In videos – including one on Twitter viewed 165,000 times – Le Pen claimed the treaty would involve France surrendering territory to Germany in the Alsace and Lorraine border regions, that French citizens there would have to learn German, and that Macron was considering sharing France’s permanent seat on the U.N. Security Council with Germany.
The Aachen/Aix-la-Chapelle treaty signed on Tuesday included none of those things, but in an era when social media can have more impact than official documents, the Elysee Palace issued a firm rebuttal of Le Pen’s claims.
“NON, Alsace and Lorraine will not be transferred to Germany,” it said, using capitals several times.
Le Pen, whose party has taken a 9 million euro loan from a Russian bank and whose social media activity is frequently amplified by pro-Kremlin accounts, seems to be aiming to shore up her voter base, which worries about France giving up sovereignty and wants a greater emphasis on national identity.
In some opinion polls, Le Pen’s party is marginally ahead of Macron’s on Europe. If her vote is combined with other far-right parties in France, they are several points clear.
But campaigning has not properly begun. Macron is spending the next two months conducting a nationwide debate to “listen” to French voters and respond to the “Yellow Vests”, the most serious challenge his presidency has faced.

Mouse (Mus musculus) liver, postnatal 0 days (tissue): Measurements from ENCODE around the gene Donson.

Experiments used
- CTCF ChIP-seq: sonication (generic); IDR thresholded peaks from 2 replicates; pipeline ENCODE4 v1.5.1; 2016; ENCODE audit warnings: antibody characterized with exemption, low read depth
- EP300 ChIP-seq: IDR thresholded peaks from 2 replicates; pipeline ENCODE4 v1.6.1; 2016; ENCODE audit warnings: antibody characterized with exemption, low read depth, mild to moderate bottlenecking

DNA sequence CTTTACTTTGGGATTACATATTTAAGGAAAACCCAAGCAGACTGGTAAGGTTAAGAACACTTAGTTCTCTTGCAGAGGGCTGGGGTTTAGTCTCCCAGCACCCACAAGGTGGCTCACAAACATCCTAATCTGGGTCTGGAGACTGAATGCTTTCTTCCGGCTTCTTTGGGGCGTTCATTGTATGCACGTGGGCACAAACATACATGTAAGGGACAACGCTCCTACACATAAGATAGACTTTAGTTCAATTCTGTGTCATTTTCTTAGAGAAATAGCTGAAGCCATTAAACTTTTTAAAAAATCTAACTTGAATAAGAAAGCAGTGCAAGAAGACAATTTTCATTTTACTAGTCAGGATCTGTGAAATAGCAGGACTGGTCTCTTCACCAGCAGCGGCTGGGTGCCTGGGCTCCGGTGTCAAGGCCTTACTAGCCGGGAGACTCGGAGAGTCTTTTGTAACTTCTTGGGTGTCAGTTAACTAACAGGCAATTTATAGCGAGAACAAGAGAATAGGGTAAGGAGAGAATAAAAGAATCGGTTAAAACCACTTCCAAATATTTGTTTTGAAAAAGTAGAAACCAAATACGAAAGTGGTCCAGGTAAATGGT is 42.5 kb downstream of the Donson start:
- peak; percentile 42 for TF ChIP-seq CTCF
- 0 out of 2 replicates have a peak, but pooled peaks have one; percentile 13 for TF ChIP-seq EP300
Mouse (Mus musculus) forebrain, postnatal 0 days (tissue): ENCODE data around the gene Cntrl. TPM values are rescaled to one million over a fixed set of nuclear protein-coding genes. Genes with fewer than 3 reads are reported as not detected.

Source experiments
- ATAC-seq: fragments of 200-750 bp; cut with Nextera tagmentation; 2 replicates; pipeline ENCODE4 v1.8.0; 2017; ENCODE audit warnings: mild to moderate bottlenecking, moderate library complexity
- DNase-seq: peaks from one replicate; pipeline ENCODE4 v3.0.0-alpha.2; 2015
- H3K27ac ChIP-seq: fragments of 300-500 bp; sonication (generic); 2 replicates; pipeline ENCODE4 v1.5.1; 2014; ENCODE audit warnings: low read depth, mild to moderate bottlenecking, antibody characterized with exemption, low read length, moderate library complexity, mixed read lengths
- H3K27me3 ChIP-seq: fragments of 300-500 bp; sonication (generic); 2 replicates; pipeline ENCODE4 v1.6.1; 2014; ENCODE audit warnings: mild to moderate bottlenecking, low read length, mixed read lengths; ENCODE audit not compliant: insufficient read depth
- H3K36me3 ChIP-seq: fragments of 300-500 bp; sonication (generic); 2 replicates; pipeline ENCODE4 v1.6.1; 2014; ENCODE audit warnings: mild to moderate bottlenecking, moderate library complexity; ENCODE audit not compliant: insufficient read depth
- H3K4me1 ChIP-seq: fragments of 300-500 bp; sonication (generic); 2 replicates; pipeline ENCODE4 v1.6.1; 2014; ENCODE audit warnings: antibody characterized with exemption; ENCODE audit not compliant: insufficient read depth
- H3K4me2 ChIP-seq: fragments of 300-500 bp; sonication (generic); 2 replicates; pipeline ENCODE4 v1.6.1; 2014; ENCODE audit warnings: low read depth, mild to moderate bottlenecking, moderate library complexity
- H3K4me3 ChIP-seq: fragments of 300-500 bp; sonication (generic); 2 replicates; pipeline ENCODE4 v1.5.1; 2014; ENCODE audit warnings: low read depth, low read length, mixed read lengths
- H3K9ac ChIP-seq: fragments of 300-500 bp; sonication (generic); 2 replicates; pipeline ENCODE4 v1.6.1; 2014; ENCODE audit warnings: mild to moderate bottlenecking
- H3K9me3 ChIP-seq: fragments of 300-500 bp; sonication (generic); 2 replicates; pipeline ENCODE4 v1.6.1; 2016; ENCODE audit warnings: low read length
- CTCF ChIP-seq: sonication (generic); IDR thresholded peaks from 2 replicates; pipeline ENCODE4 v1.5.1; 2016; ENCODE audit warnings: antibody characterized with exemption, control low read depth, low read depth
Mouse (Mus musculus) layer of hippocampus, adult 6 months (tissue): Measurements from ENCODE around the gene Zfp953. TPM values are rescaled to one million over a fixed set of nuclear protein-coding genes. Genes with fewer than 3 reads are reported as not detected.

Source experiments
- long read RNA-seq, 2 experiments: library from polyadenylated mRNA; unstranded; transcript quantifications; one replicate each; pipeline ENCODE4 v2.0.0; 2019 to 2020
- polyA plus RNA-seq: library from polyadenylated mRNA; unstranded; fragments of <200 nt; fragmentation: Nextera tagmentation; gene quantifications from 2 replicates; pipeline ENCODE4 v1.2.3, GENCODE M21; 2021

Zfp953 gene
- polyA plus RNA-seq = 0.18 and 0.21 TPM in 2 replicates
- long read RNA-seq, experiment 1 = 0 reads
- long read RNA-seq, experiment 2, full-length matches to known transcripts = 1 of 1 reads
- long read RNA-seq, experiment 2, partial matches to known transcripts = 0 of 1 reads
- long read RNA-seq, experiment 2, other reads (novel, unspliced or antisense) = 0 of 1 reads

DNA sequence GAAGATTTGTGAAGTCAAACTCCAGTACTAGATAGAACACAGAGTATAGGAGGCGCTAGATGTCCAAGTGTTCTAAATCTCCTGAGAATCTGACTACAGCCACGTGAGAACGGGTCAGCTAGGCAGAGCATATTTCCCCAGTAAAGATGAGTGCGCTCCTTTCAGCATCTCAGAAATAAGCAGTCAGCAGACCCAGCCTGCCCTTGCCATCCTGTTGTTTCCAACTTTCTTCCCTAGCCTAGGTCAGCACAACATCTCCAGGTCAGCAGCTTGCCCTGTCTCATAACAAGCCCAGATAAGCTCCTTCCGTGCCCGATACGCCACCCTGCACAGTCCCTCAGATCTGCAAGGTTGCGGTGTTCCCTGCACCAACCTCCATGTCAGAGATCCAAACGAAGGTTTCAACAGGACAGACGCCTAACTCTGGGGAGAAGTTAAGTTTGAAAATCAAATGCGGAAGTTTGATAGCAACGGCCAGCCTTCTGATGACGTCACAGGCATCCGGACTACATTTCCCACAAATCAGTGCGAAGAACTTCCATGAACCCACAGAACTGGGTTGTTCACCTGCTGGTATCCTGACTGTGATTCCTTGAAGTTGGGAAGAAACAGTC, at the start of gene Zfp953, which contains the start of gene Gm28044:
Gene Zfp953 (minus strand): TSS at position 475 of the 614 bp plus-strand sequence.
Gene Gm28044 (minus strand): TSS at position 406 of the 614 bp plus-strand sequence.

For Dominique Moisi, a political consultant at the Montaigne Institute, the rupture between Italy and France is not just about the May election, but a more fundamental shift in ties between neighbours who helped to found the European project.
Moisi argues that France’s greater closeness to Germany has left Italy feeling looked down upon, and that has fuelled resentment, not just among populists and the far-right, but among Italian elites.
“Seen from Rome … there’s a very emotional feeling towards France, as if it has scorned and even abandoned Italy,” he wrote this month.
“From the crisis in Libya, a country Italy knows well, to the migration issue, Italians feel that at each turn they have been deliberately ignored by a country that increasingly, and with less and less justification, looks down on them.”
If true, Salvini and Di Maio may succeed in exploiting those sentiments by bashing France in the run-up to the May vote. For Di Maio, that effort is clear in his attempts to align his movement with the “Yellow Vests”.
Le Pen – who like Salvini has met Steve Bannon and taken advice on how he engineered Donald Trump’s presidential victory – is taking a similar tack, albeit on different issues.
Where Le Pen and Salvini may fall down, according to Guillaume Liegey, a pollster who worked on Macron’s 2017 campaign, is if they focus too heavily on immigration, which for Le Pen and Salvini has been a mainstay issue.
In an article in the Guardian this week, Liegey said polling by his group showed that mass migration was not the main concern of voters, who ultimately want to feel a sense of security and that they are being listened to.
Macron’s “grand debate” may enable him to show that he is indeed listening to voters’ concerns. There are already signs that his popularity ratings, once barely above 20 percent, have started to climb again although only by a few points.
“If the populist danger can be averted in Europe, a key part of the solution lies not in pandering to anti-migrant slogans but in working to burst the bubbles people are all too often locked into,” Liegey said.
(Writing by Luke Baker; Additional reporting by Marine Pennetier and Jean-Baptiste Vey in Paris and Crispian Balmer in Rome; Editing by Giles Elgood)